In recent years, there have been many advances in formal compiler construction. Formal compilers are highly declarative, which has several benefits. Formal compilers can be verified; their logical construction is often much simpler than traditional methods; and compiler implementations are very close to textbook specifications. A potential disadvantage is that non-local code analysis can sometimes be difficult to formalize. In this course, we’ll look at the tools, methods, and models being used for formal compiler development. In addition, we’ll cover many compiler phases, comparing the formal definition with traditional ad-hoc techniques.

Specification and Verification of Programs with Pointers Rustan Leino, Microsoft

The lectures will cover techniques on verifying complex programs using a mixture of two source languages: the object-oriented language Spec#, which includes a verification methodology that defines usage rules, and the object-based language Dafny, which uses the idioms of dynamic frames for specifying behavior. Both languages translate into the Boogie language and are then verified using the Boogie program verifier.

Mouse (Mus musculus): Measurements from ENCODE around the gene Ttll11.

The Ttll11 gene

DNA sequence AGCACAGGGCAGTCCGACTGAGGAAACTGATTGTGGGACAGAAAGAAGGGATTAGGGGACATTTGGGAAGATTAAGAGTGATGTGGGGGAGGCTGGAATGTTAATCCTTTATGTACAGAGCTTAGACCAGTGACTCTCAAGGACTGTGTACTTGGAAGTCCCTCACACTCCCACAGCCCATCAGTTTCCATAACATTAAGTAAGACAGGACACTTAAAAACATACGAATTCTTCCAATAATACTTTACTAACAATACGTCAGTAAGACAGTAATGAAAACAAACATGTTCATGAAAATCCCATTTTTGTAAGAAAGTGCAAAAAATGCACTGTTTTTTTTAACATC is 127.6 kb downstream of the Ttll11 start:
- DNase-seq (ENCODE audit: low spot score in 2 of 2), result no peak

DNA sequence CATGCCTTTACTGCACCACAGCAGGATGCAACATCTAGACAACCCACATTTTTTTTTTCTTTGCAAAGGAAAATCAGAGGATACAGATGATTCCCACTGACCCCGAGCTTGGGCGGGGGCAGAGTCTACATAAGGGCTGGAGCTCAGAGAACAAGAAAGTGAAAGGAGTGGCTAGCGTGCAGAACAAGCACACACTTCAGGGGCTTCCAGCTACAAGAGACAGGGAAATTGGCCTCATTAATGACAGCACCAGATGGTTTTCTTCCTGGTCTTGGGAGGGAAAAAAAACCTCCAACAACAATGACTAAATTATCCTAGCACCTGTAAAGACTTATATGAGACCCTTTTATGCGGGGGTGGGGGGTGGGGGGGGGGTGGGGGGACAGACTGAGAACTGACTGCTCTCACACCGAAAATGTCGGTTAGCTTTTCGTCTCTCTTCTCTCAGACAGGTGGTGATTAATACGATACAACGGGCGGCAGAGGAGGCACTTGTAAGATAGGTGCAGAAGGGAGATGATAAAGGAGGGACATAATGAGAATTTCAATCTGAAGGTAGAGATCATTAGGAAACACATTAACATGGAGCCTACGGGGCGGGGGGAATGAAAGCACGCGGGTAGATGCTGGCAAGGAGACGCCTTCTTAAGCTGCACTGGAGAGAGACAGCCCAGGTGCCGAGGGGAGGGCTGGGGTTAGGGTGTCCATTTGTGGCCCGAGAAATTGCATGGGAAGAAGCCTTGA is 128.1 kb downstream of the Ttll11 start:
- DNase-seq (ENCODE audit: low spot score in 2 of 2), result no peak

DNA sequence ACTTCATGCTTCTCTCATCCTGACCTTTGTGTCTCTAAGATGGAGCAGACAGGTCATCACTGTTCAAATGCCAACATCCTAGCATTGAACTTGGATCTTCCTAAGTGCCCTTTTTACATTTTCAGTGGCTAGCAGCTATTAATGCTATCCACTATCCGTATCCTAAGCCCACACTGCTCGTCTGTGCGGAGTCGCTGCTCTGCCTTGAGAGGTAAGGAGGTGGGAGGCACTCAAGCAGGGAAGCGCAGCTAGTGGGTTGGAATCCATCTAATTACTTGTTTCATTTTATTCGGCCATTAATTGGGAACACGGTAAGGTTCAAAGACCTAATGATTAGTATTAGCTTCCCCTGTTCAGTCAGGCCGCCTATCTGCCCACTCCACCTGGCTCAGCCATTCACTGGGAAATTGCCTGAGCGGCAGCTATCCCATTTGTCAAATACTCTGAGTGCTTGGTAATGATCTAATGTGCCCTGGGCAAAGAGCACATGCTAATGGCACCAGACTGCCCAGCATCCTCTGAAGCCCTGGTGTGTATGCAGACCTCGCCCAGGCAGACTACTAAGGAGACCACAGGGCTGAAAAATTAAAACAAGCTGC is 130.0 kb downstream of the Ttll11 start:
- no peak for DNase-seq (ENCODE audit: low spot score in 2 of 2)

Particular emphasis will be paid to the complexities of verifying programs with pointers, using appropriate memory models that capture the high-level uses of common programming languages while enabling good tool support.

Leveraging Domain-Specific Languages for Reasoning Sorin Lerner, University of California – San Diego